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ARS Home » Midwest Area » Peoria, Illinois » National Center for Agricultural Utilization Research » Mycotoxin Prevention and Applied Microbiology Research » Research » Publications at this Location » Publication #344605

Research Project: Improved Analytical Technologies for Detection of Foodborne Toxins and Their Metabolites

Location: Mycotoxin Prevention and Applied Microbiology Research

Title: Spectroscopic and time-dependent density functional investigation of the role of structure on the acid-base effects of citrinin detection

item Appell, Michael
item Evans, Kervin
item Compton, David - Dave

Submitted to: Structural Chemistry
Publication Type: Peer Reviewed Journal
Publication Acceptance Date: 11/25/2017
Publication Date: 5/11/2018
Citation: Appell, M., Evans, K.O., Compton, D.L., Wang, L.C., Bosma, W.B. 2018. Spectroscopic and time-dependent density functional investigation of the role of structure on the acid-base effects of citrinin detection. Structural Chemistry. 29(3):715-723.

Interpretive Summary: Citrinin is a potential liver toxin and carcinogen produced by fungi that occasionally contaminate agricultural commodities, including corn and other grains. Detection of citrinin is important to prevent exposure and remove contaminated commodities from the food supply. Experimental and computational methods were employed to improve the reliability of fluorescence detection methods of citrinin that are frequently applied to monitor citrinin contamination in grains. The chemical properties of citrinin were identified that influence detection. These findings are important to scientists, the food industry, and regulators looking for more accurate and economical methods to detect citrinin contamination.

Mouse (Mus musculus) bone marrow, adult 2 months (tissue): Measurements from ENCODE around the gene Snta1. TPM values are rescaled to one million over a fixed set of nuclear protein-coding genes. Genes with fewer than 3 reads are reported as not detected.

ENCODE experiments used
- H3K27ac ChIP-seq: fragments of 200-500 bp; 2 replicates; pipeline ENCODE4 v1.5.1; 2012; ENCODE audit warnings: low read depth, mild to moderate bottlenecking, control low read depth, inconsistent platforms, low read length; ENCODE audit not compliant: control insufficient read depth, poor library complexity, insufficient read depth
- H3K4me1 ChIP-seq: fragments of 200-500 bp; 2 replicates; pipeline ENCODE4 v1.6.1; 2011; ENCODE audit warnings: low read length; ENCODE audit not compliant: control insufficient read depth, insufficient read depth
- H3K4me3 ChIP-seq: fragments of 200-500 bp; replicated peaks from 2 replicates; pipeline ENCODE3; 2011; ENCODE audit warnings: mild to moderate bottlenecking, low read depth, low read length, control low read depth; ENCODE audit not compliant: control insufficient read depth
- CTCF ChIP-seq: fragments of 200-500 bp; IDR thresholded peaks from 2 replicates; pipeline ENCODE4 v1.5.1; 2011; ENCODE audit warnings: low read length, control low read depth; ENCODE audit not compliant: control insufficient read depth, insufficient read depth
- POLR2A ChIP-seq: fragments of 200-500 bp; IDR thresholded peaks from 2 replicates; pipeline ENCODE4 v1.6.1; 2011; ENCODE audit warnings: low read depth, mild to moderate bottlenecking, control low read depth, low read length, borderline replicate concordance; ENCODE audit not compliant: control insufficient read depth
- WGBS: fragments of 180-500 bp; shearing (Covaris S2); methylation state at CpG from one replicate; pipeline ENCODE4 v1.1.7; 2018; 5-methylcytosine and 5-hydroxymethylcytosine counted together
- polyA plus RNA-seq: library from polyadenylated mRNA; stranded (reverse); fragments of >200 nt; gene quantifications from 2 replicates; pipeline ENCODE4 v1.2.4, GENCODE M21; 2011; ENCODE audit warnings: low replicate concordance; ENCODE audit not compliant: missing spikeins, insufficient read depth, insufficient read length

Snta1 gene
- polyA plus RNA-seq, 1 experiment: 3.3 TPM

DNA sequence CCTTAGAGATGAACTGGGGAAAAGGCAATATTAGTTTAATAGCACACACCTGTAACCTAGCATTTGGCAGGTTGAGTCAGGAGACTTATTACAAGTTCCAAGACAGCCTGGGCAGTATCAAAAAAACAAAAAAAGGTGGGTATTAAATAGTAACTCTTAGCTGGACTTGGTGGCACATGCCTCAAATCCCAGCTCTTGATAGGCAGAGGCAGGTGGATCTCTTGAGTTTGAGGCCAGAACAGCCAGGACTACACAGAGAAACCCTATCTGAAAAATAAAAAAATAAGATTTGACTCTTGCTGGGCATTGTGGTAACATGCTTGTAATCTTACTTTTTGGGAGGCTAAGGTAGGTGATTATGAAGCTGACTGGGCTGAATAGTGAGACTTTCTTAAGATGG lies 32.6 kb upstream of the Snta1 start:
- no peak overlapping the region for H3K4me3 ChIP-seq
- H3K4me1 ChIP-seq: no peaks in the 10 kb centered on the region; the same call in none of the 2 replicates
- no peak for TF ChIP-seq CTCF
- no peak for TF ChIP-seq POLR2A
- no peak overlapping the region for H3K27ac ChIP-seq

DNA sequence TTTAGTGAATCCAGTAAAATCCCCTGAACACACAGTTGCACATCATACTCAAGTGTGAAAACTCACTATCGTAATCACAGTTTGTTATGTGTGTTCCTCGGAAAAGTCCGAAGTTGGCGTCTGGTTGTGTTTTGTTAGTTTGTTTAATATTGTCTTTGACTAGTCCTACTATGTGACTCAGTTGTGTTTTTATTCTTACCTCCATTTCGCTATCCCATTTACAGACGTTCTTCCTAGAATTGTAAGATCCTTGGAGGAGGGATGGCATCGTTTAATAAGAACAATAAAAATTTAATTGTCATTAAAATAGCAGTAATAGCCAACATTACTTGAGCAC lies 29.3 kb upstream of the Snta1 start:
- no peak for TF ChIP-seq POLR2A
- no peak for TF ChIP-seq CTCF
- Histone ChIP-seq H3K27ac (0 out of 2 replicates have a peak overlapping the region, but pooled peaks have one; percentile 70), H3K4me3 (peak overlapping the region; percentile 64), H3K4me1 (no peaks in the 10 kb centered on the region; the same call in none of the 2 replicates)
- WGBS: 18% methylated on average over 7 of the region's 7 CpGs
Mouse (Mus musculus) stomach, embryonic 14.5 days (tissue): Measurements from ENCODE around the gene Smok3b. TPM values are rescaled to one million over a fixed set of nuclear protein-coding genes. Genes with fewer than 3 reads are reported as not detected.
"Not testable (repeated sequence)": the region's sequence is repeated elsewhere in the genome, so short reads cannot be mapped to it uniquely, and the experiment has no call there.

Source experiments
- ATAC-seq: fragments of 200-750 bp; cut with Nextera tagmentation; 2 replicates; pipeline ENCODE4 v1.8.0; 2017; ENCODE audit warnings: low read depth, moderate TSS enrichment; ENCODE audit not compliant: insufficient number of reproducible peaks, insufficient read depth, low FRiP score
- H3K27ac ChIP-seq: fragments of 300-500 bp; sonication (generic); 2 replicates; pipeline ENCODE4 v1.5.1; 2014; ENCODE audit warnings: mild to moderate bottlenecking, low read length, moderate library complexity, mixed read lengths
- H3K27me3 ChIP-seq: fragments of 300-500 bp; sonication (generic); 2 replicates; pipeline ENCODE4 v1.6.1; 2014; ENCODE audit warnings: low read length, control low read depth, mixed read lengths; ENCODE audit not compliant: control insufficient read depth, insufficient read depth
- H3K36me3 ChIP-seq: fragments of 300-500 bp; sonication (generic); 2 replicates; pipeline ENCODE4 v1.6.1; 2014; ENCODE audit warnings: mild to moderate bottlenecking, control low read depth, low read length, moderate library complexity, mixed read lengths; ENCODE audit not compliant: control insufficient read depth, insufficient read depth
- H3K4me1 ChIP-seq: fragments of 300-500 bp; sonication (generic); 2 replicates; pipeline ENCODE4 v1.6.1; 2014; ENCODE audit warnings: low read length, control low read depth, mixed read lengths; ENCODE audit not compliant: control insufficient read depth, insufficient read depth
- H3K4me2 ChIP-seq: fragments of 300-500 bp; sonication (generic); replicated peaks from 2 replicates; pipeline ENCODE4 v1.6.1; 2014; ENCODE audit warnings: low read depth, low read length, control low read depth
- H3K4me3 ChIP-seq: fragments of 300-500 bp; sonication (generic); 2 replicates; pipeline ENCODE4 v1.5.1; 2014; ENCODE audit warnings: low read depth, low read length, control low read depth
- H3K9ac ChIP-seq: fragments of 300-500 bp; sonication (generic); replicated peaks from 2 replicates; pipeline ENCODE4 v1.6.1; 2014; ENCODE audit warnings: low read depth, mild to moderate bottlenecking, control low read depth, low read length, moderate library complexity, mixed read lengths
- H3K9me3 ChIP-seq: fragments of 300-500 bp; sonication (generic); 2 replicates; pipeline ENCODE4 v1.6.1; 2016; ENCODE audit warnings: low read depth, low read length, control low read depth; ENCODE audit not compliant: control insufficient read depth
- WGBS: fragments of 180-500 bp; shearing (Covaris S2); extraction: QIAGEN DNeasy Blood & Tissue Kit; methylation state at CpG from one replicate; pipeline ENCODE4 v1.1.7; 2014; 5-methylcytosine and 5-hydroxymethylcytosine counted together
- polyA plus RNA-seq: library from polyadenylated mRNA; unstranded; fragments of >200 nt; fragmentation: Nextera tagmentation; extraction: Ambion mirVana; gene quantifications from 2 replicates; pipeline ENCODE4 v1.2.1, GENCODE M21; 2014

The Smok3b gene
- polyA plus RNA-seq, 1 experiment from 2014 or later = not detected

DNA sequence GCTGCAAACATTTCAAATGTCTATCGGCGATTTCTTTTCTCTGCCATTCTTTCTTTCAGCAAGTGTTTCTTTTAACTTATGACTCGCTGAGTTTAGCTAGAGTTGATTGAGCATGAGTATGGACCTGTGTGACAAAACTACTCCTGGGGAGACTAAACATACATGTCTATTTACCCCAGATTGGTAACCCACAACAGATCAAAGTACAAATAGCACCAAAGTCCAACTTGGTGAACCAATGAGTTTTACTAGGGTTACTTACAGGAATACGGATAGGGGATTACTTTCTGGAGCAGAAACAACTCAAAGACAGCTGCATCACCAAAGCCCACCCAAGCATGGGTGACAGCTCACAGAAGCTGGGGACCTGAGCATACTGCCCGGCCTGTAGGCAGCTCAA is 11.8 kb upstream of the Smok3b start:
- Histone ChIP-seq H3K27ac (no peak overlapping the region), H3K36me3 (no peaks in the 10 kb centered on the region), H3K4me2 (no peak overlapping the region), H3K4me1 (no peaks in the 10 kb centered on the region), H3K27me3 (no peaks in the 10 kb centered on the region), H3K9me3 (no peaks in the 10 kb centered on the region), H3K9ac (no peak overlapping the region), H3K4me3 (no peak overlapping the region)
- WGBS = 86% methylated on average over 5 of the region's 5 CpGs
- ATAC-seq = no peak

Technical Abstract: A time dependent density functional (TD-DFT) study was carried out on tautomers and ionic forms of citrinin to gain insight into the role of chemical structure and micellar environments on detection. Steady state fluorescence studies of citrinin in micellar aqueous solutions produced unusual results for ionic surfactants and the neutral Triton X-100 enhanced fluorescence emission. Ground state and time-dependent density functional studies were carried out on five tautomers of citrinin in the neutral, anionic, dianionic, and cationic forms using the B3LYP density functional and the 6-311+G(2df,2p) basis set. The investigation revealed that deprotonation is a major factor governing the shifts in fluorescence excitation maxima. Moreover, the position of the lowest unoccupied molecular orbitals is removed from the fluorophore moiety of citrinin in the dianionic state which is consistent with the diminished fluorescence of the toxin in basic solutions. The ionic characteristics of certain surfactants can influence the structure and intrinsic spectroscopic properties of citrinin.